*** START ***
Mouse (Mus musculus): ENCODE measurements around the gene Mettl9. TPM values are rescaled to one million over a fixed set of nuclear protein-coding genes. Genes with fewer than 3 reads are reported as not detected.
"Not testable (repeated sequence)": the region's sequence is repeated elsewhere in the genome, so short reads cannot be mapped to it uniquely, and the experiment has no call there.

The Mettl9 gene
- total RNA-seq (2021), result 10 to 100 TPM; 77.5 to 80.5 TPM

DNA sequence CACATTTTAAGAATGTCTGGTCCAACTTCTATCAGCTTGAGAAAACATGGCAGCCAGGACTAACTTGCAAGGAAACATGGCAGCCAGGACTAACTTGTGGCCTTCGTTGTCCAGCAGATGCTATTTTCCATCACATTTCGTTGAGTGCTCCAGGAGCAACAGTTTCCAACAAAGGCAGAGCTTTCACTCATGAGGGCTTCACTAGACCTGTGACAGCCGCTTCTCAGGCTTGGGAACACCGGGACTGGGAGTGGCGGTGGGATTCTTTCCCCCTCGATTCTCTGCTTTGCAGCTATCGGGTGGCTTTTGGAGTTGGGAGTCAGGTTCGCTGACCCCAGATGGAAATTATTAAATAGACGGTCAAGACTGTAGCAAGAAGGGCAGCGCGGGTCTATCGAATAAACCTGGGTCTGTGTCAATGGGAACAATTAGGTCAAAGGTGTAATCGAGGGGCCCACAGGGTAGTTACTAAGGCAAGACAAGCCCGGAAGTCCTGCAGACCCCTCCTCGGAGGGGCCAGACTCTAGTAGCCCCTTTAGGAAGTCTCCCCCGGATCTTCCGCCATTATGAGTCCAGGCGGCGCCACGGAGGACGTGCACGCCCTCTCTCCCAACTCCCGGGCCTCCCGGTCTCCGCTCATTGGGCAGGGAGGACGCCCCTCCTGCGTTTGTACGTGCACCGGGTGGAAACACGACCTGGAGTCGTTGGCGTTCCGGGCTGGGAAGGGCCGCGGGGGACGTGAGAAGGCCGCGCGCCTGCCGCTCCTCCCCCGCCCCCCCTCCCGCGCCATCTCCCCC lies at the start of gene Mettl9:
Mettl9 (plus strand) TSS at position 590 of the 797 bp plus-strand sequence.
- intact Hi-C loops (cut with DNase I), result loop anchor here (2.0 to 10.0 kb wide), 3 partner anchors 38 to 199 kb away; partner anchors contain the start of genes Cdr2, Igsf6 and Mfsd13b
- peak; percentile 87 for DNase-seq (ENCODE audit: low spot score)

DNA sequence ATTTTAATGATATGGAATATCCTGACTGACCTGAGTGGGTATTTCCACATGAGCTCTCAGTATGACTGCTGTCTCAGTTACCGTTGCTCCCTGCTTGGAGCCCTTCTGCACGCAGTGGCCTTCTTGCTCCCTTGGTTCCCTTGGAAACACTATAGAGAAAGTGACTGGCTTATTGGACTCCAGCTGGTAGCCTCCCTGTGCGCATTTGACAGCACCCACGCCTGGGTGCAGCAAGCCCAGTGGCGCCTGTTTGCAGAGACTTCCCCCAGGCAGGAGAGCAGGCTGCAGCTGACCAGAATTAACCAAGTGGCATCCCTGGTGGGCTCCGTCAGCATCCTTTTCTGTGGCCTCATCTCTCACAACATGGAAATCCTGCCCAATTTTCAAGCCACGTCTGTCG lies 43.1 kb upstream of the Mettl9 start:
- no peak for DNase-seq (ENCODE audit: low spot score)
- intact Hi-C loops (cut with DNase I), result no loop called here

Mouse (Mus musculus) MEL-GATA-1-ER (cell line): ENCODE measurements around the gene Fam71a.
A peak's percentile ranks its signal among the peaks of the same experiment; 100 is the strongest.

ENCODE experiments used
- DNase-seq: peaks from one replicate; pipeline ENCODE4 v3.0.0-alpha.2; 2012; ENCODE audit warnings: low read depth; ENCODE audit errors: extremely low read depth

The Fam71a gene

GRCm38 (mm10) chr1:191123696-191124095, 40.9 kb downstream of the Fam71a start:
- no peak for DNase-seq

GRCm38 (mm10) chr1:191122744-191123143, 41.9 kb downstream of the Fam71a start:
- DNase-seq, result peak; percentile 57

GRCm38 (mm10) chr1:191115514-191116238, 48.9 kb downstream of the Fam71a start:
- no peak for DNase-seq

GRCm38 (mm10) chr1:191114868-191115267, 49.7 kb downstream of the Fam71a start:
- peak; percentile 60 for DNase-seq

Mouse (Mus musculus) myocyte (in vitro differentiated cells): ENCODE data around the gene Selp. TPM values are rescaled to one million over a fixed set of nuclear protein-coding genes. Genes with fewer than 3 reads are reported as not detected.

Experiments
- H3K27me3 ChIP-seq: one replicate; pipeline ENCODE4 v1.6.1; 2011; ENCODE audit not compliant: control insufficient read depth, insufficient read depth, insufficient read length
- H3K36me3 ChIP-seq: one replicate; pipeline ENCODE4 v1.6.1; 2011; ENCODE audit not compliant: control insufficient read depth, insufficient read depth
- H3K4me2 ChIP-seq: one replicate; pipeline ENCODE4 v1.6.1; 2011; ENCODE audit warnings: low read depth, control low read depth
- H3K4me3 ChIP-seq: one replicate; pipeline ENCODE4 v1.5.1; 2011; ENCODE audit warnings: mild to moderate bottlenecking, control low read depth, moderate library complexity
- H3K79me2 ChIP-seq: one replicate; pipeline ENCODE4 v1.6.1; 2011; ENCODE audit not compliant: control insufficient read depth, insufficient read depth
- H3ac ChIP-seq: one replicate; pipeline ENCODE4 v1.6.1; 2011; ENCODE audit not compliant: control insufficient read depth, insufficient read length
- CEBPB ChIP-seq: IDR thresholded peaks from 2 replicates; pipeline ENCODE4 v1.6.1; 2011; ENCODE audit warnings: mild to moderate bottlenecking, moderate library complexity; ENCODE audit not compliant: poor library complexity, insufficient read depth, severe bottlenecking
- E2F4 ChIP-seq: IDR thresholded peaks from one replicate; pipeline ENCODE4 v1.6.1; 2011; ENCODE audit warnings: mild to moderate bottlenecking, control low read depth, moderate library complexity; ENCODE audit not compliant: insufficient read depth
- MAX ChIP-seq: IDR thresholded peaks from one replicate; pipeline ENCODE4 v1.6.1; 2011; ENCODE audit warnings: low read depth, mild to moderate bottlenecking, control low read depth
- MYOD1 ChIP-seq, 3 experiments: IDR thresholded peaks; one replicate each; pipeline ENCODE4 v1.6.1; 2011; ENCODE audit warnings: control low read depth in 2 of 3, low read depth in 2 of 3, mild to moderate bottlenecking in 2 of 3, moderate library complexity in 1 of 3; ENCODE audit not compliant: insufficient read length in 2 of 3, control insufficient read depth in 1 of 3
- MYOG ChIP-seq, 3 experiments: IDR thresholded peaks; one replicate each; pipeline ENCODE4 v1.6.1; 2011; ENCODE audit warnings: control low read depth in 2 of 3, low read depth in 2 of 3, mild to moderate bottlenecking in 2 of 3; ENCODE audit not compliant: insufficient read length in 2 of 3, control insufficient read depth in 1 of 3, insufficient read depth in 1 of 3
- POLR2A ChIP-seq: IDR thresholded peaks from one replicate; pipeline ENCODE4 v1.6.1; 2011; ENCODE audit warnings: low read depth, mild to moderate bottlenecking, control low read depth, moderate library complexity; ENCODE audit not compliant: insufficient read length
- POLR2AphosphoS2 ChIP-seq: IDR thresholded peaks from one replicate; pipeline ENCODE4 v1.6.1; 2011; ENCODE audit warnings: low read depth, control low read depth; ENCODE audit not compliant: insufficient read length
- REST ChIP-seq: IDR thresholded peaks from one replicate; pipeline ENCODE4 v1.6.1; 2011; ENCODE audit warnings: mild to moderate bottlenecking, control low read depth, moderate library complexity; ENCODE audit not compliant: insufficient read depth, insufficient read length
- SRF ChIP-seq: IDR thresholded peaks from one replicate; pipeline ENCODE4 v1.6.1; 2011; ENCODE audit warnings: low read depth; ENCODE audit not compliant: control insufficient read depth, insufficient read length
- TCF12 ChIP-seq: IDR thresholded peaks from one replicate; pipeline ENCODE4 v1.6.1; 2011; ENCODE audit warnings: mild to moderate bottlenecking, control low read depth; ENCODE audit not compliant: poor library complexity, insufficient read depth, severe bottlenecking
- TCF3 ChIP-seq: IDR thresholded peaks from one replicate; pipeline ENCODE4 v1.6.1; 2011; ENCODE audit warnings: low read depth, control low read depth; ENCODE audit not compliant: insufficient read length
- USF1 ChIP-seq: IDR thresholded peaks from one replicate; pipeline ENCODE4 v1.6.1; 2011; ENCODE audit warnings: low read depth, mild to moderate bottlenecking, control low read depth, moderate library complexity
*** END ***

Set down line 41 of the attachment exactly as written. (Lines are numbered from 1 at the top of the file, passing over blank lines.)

- SRF ChIP-seq: IDR thresholded peaks from one replicate; pipeline ENCODE4 v1.6.1; 2011; ENCODE audit warnings: low read depth; ENCODE audit not compliant: control insufficient read depth, insufficient read length